Friends of Dean Martinez

Texas platters

Phases and Stages

Friends of Dean Martinez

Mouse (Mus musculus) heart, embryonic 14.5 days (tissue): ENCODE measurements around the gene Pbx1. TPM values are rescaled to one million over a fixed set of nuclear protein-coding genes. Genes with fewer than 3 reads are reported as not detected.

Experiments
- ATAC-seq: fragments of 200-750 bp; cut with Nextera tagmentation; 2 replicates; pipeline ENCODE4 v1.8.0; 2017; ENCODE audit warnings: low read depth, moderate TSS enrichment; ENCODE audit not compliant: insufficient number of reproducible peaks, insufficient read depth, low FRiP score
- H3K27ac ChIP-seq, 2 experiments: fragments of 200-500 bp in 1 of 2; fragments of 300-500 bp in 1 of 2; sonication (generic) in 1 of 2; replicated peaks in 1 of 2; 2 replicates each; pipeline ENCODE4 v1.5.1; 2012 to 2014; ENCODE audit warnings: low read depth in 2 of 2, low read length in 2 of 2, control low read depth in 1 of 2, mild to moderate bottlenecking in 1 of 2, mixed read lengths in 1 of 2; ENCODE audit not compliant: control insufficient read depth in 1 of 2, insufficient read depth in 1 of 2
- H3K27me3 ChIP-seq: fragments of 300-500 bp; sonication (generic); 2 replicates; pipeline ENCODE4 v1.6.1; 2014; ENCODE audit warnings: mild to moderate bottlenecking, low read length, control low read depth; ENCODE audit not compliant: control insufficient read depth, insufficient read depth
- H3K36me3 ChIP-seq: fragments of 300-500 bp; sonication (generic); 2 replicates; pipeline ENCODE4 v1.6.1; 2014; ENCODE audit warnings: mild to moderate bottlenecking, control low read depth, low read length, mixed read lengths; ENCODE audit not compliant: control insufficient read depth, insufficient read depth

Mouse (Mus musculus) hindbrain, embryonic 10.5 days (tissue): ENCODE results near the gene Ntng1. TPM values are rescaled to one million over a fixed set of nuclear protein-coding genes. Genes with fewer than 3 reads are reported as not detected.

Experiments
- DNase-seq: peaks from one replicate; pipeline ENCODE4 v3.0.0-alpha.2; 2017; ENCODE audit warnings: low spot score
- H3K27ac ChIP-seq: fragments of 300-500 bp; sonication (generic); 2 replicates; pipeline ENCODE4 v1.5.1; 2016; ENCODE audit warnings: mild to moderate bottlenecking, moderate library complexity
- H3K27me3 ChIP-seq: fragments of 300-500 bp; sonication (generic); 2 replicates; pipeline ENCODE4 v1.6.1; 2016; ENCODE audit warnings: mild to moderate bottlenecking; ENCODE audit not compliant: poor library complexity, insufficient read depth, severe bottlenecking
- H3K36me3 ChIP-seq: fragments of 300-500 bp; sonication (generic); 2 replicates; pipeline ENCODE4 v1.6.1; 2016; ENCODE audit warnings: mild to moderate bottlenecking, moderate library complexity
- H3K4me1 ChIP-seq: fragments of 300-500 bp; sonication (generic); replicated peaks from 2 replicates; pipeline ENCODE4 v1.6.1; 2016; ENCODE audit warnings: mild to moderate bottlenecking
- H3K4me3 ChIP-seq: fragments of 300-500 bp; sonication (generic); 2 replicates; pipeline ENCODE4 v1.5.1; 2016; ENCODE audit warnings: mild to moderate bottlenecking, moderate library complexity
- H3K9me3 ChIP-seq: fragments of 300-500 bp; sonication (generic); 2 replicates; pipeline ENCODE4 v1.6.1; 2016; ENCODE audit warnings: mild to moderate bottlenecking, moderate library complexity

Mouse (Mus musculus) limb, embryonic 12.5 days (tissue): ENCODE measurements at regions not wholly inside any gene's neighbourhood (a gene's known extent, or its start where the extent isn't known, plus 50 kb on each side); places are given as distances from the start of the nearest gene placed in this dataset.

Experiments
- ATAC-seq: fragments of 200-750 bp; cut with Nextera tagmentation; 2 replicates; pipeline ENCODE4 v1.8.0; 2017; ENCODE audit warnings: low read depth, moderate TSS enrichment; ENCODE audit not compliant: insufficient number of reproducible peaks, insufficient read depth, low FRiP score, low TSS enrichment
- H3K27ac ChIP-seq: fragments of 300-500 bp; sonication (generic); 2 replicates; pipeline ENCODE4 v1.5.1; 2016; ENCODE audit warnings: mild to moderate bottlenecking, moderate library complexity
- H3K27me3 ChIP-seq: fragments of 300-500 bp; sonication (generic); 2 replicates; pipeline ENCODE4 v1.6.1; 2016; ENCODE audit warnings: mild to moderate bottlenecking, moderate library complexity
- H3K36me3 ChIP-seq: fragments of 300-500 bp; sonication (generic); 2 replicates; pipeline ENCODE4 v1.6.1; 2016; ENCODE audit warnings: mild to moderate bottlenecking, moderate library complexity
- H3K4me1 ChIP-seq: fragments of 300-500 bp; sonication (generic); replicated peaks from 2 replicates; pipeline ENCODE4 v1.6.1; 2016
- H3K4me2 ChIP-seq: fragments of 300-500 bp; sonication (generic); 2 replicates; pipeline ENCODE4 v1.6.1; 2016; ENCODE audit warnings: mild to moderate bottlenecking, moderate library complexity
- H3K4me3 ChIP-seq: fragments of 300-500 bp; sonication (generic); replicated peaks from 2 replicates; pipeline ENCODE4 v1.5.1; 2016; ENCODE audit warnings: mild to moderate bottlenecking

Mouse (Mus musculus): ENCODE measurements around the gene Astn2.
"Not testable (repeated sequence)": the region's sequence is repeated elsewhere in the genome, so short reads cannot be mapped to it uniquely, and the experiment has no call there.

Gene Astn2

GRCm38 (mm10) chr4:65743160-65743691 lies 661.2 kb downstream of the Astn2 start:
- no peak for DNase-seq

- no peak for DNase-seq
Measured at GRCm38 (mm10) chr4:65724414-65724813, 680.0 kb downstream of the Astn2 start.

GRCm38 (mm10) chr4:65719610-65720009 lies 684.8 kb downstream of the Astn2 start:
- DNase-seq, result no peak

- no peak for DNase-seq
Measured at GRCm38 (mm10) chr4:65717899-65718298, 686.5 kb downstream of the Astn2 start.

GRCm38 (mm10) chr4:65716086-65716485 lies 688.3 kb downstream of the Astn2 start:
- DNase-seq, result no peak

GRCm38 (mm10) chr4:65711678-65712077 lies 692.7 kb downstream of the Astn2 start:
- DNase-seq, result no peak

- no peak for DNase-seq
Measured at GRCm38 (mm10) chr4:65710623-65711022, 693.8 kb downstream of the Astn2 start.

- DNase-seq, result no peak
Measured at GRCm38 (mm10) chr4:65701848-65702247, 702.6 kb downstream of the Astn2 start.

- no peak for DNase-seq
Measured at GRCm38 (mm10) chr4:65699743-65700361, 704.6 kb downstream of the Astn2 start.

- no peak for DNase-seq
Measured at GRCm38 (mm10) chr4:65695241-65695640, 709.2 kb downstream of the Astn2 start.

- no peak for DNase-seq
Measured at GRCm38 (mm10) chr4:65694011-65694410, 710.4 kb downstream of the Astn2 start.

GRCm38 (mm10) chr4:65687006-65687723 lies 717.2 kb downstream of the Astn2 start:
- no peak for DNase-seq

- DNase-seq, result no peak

Random Harvest (Narnack) Jim Thompson wrote pulp like an oyster irritating pearls. Year after year, beginning in the Forties, the Oklahoma-born Texan secreted another volume of desolate mayhem. True Friend of Dean Martinez, Austin's Bill Elm, has been churning out similarly haunting yarns on his white-hot pedal steel since 1995's forlorn The Shadow of Your Smile. With another pal, fellow noirist/guitarist Mike Semple; bassist Brad Fordham; and a drummer or two (Dave Lachance, Andrew Gerfers), Elm's Random Harvest is another desertscape from a meaner time. Beginning on the gathering clouds of opener "So Well Remembered," with its tense, wringing, Tubular Bells riff, FODM channel crackling, freeform FM frequencies straight out of the Seventies, bits and pieces of Floyd and Zeppelin pulled out of the ether with "Ripcord" relish. Elm and company have been skulking through Japanese ghost towns like "The Winter Palace" since their Sub Pop debut, and the title track, while perhaps not as timeless as previous FODM interpretive centerpieces like "Summertime," "Wichita Lineman," and "Tennessee Waltz," touches off Harvest's suitelike fade. Borders between tracks become irrelevant in the music's undulation and elements: barbwire guitar, sunstroke toms, and circling organ. The last light of "Dusk" burns like desert clay. The razor's edge of "Lost Horizon" restates the title's theme more forcefully, before the final Sunday service of this empty backwater bids the Man With No Name good riddance in a last hail of bullets. Don't let the Friends of Dean Martinez catch you after dark.

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